A recent report from Kyle Bennet over at HardOCP has found some very interesting information about NVIDIA’s new GeForce Partner Program. What is the GeForce Partner Program? You can read NVIDIA’s own blog post about the program, but the whole idea behind the program is to, “ensure that gamers have full transparency into the GPU platform and software they’re being sold, and can confidently select products that carry the NVIDIA GeForce promise.” This all sounds great, but when Kyle was approached by AMD to take a closer look into NVIDIA’s GPP he found evidence that this new program aims to push board partners to not release products from other manufacturers, mainly AMD.
After speaking with NVIDIA add-in board (AIB) partners and OEM partners it seems as if NVIDIA plans to abuse its current dominate market position, by making these partners decided to be part of the program or suffer the consequences. NVIDIA controls around 70% of the discrete GPU market, and with that dominance they are putting partners in a tough spot if they want to be part of the program. This dominance was asserted when not one of the seven companies Bennet contacted would even even go on record, “The ones that did speak to us have done so anonymously, in fear of losing their jobs, or having retribution placed upon them or their companies by NVIDIA,” Bennett says. The people who did speak off the record said that, “They think that it has terms that are likely illegal; GPP is likely going to tremendously hurt consumers’ choices; It will disrupt business with the companies that they are currently doing business with, namely AMD and Intel.”
In their blog post NVIDIA talks about transparency, but many clauses of the GeForce Partner Program are hidden from the public view. One of the big ones is that in order to become part of the program a partner must have its “Gaming Brand Aligned Exclusively With GeForce.” These words come from internal documents meant for NVIDIA partners only, but Bennet has said he’s read the documents, however none of these documents have been made available.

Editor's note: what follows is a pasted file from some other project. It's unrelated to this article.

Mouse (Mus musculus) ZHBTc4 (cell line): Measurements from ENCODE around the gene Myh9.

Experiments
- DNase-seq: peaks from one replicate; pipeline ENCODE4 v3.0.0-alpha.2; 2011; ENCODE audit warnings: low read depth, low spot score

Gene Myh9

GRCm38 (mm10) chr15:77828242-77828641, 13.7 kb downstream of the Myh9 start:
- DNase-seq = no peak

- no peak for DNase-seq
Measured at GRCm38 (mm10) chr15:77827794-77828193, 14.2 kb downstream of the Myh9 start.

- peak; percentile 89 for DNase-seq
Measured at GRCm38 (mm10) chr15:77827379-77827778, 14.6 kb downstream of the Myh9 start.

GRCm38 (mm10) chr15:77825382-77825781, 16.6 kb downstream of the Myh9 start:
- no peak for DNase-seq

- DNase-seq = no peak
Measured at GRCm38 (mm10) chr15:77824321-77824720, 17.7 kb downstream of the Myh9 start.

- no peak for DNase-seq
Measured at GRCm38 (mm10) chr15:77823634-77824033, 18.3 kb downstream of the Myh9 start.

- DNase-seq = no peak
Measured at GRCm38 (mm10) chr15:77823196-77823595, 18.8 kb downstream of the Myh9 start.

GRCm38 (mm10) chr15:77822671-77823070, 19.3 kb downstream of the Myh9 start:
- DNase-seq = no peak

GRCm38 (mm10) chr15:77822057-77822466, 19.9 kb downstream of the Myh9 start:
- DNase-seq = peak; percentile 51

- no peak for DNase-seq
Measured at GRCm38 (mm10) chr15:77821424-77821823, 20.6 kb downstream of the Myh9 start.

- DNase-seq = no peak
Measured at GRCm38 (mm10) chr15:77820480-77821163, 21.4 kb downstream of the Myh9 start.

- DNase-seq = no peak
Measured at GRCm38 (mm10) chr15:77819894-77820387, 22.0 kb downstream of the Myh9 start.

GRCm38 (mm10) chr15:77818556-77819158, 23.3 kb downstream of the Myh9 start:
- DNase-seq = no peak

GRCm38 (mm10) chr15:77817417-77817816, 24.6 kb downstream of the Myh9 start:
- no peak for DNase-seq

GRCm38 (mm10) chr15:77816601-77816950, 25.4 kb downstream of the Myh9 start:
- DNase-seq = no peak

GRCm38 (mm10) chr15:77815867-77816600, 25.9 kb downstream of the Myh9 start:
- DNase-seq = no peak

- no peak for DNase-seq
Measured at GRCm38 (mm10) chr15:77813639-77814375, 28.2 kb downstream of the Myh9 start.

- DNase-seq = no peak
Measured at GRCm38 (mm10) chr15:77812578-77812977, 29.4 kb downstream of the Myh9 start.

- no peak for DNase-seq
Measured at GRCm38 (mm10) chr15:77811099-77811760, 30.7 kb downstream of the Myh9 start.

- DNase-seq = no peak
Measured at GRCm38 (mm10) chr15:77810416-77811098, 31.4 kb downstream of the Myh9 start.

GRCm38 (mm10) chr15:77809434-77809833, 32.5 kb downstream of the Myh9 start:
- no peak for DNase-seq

So I’m sure you can guess what “exclusivity” means. If you want to be part of the GeForce Partner Program you’ll have to forego products from other brands (mainly AMD). So what exactly do you get if you are part of the GeForce Partner Program? Well perks include high-effort engineering engagements (likely, aids to custom designs); early tech engagement; launch partner status (as in, being able to sell GeForce-branded products at launch date); game bundling; sales rebate programs; social media and PR support; marketing reports; and the ultimate kicker, Marketing Development Funds (MDF). You can see why OEMs and AIBs would want to be part of the program. The Marketing Development Funds (MDF) is an interesting tidbit here, if you remember this same thing was part of Intel’s “Intel Inside” program which ended up leading to a pretty large anti-trust movement against the company.
Even more upsetting is that if a company does not participate in the GeForce Partner Program, they feel that NVIDIA would hold back allocation of GPUs from their inventories. So you can see why NVIDIA AIB partners are being put in a very hard spot.
With light shed on the details of NVIDIA’s GeForce Partner program we can see how it could be considered “anticompetitive conduct” by the Federal Trade Commision.